2. Calculate the payload:

Zero fuel weight . . . . . . . . . . . .4,400 lb
Basic empty weight . . . . .. .. . –3,200 lb
Payload. . . . . . . . . . . . . . . . . . .1,200 lb

The payload is the maximum combination of passengers, baggage, and cargo that the airplane is capable of carrying. A zero fuel weight, if published, is the limiting weight.

3. Calculate the fuel capacity at maximum payload (1,200 lb):

Maximum takeoff weight. . . . . . .5,200 lb
Zero fuel weight . . . . . . . . . . . .–4,400 lb
Fuel allowed. . . . . . . . . . ...... . . . . 800 lb

Assuming maximum payload, the only weight permitted in excess of the zero fuel weight must consist of usable fuel. In this case, 133.3 gallons (gal).

4. Calculate the payload at maximum fuel capacity (180 gal):

Basic empty weight . . . .  . . . . . .3,200 lb
Maximum usable fuel . . . . . . . .+1,080 lb
Weight with max. fuel . . . . . . . . .4,280 lb
Maximum takeoff weight. . . . . . .5,200 lb
Weight with max. fuel . . . . . . . .–4,280 lb
Payload allowed . . . . . . . . . . . . . . 920 lb

Assuming maximum fuel, the payload is the difference between the weight of the fueled airplane and the maximum takeoff weight.

Some multiengine airplanes have a ramp weight, which is in excess of the maximum takeoff weight. The ramp weight is an allowance for fuel that would be burned during taxi and run-up, permitting a takeoff at full maximum takeoff weight. The airplane must weigh no more than maximum takeoff weight at the beginning of the takeoff roll.

A maximum landing weight is a limitation against landing at a weight in excess of the published value. This requires preflight planning of fuel burn to ensure that the airplane weight upon arrival at destination is at or below the maximum landing weight. In the event of an emergency requiring an immediate landing, the pilot should recognize that the structural margins designed into the airplane are not fully available when over landing weight. An overweight landing inspection may be advisable—the service manual or manufacturer should be consulted.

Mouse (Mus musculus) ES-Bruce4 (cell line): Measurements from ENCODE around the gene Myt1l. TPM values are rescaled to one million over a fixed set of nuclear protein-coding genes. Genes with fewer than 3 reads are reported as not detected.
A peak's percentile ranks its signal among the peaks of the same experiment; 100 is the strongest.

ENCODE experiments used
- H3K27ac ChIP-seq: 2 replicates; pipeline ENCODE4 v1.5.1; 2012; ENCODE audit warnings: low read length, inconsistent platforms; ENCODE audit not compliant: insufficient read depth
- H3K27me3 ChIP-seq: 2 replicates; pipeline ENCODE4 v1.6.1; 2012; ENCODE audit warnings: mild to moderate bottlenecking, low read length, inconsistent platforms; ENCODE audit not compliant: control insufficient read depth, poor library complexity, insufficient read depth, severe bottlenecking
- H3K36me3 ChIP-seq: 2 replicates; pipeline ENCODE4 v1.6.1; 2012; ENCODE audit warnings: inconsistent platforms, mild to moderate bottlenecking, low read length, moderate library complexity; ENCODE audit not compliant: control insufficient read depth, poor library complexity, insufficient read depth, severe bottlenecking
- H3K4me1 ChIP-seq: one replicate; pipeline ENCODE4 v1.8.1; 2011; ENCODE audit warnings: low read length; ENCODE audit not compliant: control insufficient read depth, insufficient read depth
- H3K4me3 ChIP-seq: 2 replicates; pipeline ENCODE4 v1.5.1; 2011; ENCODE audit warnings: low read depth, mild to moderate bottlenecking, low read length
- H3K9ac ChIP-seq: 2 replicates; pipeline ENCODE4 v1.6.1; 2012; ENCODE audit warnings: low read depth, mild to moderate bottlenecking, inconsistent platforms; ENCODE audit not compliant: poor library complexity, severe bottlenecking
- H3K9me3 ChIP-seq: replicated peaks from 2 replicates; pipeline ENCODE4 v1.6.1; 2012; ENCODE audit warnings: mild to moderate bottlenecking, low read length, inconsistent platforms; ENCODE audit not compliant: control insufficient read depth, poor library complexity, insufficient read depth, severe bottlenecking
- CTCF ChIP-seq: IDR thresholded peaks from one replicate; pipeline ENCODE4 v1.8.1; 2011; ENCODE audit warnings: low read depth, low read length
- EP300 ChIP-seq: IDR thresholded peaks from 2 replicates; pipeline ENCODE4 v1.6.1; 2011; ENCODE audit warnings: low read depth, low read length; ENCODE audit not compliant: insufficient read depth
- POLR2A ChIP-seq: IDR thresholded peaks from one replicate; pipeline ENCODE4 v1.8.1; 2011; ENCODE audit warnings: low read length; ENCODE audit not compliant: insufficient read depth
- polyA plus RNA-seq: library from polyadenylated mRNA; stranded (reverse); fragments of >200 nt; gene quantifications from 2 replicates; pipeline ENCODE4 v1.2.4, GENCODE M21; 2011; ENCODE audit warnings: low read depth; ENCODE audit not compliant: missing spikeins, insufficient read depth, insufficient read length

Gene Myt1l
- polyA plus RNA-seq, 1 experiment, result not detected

Although the foregoing problems only dealt with weight, the balance portion of weight and balance is equally vital. The flight characteristics of the multiengine airplane vary significantly with shifts of the center of gravity (CG) within the approved envelope.

At forward CG, the airplane is more stable, with a slightly higher stalling speed, a slightly slower cruising speed, and favorable stall characteristics. At aft CG, the airplane is less stable, with a slightly lower stalling speed, a slightly faster cruising speed, and less desirable stall characteristics. Forward CG limits are usually determined in certification by elevator/stabilator authority in the landing roundout. Aft CG limits are determined by the minimum acceptable longitudinal stability. It is contrary to the airplane’s operating limitations and 14 CFR to exceed any weight and balance parameter.

Some multiengine airplanes may require ballast to remain within CG limits under certain loading conditions. Several models require ballast in the aft baggage compartment with only a student and instructor on board to avoid exceeding the forward CG limit. When passengers are seated in the aft-most seats of some models, ballast or baggage may be required in the nose baggage compartment to avoid exceeding the aft CG limit. The pilot must direct the seating of passengers and placement of baggage and cargo to achieve a CG within the approved envelope. Most multiengine airplanes have general loading recommendations in the weight and balance section of the AFM/POH. When ballast is added, it must be securely tied down, and it must not exceed the maximum allowable floor loading.

Some airplanes make use of a special weight and balance plotter. It consists of several movable parts that can be adjusted over a plotting board on which the CG envelope is printed. The reverse side of the typical plotter contains general loading recommendations for the particular airplane. A pencil line plot can be made directly on the CG envelope imprinted on the working side of the plotting board. This plot can easily be erased and recalculated anew for each flight. This plotter is to be used only for the make and model airplane for which it was designed.